The notion of a central repository for AI use cases stood out as a significant step that could be taken to drive collaboration and drive effective AI deployment across diverse government sectors. Can you tell us more about this recommendation? 

The establishment of a centralised repository for AI use cases, best practices and reusable components across government departments is a practical step that can take ambitions for adoption much further, faster. The idea of a repository could serve as a dynamic hub for cross-government knowledge sharing and collaboration, facilitating the exchange of valuable insights, successful AI application models, and components that can be repurposed and adapted to suit different sectors. Its significance lies in the opportunity it presents for departments to collectively learn from experiences and successes, fostering an environment that expedites the learning curve in AI deployment. This way, not only will processes be streamlined but it also sets the stage for a more informed and effective AI implementation strategy across the public sector, ensuring impactful and efficient adoption across government operations and service delivery. 

Why is it imperative for governments to invest in a strategic approach to AI learning and workforce transformation and how might this be achieved effectively?

Responsible and effective AI adoption within the public sector hinges on human-centred expertise To embed a pervasive culture of AI proficiency throughout the civil service, it’s crucial to empower civil servants with foundational AI knowledge and skills. As AI tools increasingly cater to non-technical users, bridging the skill gap for commercial teams, service managers, and even at the senior leadership level becomes paramount to ensure successful adoption and utilisation.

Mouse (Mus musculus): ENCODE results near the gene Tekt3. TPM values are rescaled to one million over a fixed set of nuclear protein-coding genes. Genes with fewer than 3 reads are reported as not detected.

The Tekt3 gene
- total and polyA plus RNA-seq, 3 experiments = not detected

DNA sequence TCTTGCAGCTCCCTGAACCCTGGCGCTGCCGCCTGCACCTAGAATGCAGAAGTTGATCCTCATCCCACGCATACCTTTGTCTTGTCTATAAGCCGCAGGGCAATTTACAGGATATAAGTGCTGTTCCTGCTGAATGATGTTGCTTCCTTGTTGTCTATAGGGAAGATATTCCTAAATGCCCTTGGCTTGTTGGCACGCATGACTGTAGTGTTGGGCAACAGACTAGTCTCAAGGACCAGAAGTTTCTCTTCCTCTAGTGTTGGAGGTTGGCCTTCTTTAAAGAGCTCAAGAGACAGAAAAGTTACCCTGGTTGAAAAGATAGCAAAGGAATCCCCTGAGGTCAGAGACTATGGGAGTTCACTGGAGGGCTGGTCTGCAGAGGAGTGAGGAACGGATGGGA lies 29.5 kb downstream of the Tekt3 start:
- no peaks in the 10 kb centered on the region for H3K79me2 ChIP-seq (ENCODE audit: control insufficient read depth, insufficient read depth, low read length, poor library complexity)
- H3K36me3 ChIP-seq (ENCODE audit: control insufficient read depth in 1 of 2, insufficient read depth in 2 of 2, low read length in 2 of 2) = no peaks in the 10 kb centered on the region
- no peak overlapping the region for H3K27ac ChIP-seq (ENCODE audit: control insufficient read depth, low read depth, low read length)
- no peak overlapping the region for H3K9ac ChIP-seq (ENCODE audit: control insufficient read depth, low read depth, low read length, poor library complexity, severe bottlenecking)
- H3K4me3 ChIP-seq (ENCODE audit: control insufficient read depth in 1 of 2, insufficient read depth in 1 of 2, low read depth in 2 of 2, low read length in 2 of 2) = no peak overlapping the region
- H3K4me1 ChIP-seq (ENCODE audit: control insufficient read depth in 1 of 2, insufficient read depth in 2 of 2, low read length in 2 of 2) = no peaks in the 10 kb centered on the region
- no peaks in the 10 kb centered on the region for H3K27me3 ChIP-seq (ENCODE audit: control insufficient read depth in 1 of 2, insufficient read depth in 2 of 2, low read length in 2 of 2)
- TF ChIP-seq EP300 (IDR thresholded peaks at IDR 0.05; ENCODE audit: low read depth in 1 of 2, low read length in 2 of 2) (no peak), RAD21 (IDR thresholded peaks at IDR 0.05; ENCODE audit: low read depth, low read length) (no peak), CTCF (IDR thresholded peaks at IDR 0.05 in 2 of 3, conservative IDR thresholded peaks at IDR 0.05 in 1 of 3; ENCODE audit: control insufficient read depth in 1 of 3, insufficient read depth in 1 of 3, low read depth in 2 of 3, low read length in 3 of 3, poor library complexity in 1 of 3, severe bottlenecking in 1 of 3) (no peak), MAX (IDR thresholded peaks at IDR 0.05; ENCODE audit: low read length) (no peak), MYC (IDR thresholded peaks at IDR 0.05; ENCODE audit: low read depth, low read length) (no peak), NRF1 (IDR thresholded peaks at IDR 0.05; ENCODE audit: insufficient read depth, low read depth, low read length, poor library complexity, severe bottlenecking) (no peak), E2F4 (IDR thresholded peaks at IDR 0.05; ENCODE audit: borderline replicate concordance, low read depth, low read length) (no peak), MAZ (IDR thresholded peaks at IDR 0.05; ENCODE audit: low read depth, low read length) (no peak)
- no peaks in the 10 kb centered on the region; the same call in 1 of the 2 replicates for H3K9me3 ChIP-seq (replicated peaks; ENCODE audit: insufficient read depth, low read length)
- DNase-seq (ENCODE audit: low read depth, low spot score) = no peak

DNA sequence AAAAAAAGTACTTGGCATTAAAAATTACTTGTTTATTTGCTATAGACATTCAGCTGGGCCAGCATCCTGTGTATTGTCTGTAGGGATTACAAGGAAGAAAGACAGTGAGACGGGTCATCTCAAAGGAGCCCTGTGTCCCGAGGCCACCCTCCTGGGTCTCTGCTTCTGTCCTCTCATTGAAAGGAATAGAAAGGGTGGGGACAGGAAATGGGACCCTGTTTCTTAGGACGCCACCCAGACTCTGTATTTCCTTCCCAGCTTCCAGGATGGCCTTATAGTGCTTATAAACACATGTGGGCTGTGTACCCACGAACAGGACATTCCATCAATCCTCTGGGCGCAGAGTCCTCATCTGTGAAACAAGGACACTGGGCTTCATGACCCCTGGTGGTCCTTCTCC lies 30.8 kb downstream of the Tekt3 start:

Our initiative to develop an AI Deployment Capability Framework serves as a strategic roadmap essential for navigating the complex landscape of AI implementation within government sectors. It maps out the necessary skills and capabilities required at every stage of the AI lifecycle. It facilitates a comprehensive understanding of user needs and pinpoints strategic areas where AI can be optimally employed to achieve targeted outcomes. These skills are pivotal; they enhance the ability to define product specifications, identify suitable solutions, and implement iterative strategies, ultimately minimising risks and maximising the value derived from AI applications. 

Through this tiered approach, we aim to illustrate how governments can establish a minimum operating standard for AI knowledge, expertise, and application across each phase of the lifecycle. These baseline competencies equip public servants with the proficiency needed to navigate diverse AI types efficiently and responsibly, enabling them to select the right tools and assess their suitability to accomplish their objectives effectively.

‍For digital - and non-digital - leaders looking to apply AI, data tools, and other digital technologies within their teams in a cost-effective way that adds practical value from Day 1, Thomas and the PUBLIC team are here to help make the abstract a reality. Connect with Thomas directly at to start a conversation -  from problem discovery to rapid prototyping through to full-scale product development and implementation, we’re here to provide expert support and guidance to ensure you implement solutions that make a real impact.


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Thomas Chalk

Former Team Member

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Natasha Wren

Head of Communications